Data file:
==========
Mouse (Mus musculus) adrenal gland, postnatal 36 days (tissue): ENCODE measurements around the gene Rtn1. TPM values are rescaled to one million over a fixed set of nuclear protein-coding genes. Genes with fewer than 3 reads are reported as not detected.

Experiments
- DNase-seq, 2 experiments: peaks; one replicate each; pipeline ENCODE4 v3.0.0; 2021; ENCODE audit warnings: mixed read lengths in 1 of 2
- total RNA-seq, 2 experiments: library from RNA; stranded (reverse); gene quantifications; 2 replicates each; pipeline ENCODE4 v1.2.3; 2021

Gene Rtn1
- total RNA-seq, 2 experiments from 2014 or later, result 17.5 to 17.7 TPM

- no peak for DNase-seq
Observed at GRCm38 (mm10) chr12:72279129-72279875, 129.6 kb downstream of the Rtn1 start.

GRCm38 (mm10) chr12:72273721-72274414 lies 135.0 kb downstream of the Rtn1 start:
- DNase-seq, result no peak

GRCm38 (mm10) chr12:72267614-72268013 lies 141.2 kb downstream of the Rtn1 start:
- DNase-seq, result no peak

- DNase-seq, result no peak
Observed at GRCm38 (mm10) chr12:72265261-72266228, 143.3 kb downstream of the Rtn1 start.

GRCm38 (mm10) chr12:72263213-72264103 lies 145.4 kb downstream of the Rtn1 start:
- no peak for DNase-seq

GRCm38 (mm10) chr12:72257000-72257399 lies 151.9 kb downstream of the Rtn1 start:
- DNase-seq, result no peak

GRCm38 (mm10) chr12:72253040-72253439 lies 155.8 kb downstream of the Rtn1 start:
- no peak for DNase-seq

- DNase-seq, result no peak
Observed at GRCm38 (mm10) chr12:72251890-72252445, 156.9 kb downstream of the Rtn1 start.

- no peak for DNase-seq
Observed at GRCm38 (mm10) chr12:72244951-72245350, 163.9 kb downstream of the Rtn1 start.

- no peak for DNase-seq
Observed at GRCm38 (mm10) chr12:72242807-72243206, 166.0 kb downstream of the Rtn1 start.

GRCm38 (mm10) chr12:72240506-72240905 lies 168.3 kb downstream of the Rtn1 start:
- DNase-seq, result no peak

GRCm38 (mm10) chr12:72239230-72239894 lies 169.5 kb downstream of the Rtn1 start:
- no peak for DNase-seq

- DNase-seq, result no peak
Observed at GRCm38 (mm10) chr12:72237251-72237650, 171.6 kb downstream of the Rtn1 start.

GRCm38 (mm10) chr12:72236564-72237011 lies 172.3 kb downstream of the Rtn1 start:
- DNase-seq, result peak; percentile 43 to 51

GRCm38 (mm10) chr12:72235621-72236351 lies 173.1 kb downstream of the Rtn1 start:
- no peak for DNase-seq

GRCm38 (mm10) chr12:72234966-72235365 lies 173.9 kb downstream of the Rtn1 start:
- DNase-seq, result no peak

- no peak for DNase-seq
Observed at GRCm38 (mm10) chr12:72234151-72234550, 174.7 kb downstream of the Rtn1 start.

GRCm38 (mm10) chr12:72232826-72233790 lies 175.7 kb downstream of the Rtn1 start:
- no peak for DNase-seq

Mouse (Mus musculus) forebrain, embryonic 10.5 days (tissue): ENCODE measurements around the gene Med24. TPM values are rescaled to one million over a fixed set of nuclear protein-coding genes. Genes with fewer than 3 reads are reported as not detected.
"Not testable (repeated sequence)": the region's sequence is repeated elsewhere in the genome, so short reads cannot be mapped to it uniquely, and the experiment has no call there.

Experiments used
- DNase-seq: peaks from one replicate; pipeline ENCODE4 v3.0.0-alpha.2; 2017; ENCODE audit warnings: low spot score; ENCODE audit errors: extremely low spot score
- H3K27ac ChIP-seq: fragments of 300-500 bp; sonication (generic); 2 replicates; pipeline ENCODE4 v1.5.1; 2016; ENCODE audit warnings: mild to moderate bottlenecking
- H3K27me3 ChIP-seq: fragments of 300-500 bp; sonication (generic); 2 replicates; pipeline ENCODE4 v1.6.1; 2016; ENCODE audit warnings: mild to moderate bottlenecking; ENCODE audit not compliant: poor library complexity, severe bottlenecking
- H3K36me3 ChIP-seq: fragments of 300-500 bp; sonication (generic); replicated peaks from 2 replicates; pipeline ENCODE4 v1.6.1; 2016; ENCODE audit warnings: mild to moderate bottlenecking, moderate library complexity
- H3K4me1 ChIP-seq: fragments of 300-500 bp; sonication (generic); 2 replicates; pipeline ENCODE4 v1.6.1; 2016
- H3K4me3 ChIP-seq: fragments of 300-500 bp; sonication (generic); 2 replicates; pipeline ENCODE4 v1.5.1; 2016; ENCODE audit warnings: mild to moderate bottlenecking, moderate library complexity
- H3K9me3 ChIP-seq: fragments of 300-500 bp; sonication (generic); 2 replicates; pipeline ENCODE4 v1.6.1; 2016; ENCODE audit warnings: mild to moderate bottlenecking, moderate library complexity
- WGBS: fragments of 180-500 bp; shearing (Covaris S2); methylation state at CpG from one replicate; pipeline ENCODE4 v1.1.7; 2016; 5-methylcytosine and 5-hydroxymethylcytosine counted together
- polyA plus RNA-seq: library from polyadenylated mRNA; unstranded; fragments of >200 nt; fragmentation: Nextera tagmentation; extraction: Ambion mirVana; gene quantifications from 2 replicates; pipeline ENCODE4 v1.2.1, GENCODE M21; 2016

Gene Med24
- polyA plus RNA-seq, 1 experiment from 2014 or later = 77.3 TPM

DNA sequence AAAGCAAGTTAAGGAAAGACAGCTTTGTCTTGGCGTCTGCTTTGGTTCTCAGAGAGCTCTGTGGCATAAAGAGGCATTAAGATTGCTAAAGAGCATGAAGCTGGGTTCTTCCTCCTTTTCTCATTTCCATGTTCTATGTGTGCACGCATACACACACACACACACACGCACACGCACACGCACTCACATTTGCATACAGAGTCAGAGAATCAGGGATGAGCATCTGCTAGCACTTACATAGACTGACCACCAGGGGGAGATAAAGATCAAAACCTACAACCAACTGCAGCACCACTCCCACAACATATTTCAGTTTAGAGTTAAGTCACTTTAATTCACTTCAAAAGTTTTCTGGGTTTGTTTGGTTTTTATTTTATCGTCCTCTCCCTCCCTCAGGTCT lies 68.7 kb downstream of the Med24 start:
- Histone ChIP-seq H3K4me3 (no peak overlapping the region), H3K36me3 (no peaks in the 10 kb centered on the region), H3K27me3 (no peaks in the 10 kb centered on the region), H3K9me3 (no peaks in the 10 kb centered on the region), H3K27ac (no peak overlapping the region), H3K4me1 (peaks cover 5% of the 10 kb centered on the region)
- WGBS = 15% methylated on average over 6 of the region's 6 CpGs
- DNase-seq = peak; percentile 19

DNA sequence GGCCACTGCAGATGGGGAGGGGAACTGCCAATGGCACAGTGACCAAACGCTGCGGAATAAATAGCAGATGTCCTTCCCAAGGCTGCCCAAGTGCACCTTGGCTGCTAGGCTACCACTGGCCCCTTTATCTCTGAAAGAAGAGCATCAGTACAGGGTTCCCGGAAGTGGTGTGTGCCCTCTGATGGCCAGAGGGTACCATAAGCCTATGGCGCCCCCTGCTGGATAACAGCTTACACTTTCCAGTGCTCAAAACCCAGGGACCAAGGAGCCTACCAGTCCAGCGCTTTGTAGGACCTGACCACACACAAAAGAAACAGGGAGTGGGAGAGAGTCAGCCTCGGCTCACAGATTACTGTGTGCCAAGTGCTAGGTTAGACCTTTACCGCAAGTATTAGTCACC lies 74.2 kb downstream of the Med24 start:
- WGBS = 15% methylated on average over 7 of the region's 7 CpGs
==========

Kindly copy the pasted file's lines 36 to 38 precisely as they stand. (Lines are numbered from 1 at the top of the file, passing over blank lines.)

- no peak for DNase-seq

GRCm38 (mm10) chr12:72234966-72235365 lies 173.9 kb downstream of the Rtn1 start:
- DNase-seq, result no peak